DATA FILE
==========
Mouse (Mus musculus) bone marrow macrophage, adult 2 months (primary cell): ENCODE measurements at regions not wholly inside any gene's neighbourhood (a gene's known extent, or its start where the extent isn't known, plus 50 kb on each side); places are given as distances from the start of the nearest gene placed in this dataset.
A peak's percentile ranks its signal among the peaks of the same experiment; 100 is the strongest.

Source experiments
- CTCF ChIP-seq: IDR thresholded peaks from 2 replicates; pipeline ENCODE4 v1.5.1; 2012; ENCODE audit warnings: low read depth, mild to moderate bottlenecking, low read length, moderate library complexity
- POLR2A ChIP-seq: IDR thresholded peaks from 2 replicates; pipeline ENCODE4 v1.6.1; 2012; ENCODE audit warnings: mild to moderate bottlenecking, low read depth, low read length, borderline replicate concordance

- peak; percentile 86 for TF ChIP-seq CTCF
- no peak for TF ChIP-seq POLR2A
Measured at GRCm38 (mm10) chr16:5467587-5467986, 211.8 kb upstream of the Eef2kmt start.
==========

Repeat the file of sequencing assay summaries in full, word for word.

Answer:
Mouse (Mus musculus) bone marrow macrophage, adult 2 months (primary cell): ENCODE measurements at regions not wholly inside any gene's neighbourhood (a gene's known extent, or its start where the extent isn't known, plus 50 kb on each side); places are given as distances from the start of the nearest gene placed in this dataset.
A peak's percentile ranks its signal among the peaks of the same experiment; 100 is the strongest.

Source experiments
- CTCF ChIP-seq: IDR thresholded peaks from 2 replicates; pipeline ENCODE4 v1.5.1; 2012; ENCODE audit warnings: low read depth, mild to moderate bottlenecking, low read length, moderate library complexity
- POLR2A ChIP-seq: IDR thresholded peaks from 2 replicates; pipeline ENCODE4 v1.6.1; 2012; ENCODE audit warnings: mild to moderate bottlenecking, low read depth, low read length, borderline replicate concordance

- peak; percentile 86 for TF ChIP-seq CTCF
- no peak for TF ChIP-seq POLR2A
Measured at GRCm38 (mm10) chr16:5467587-5467986, 211.8 kb upstream of the Eef2kmt start.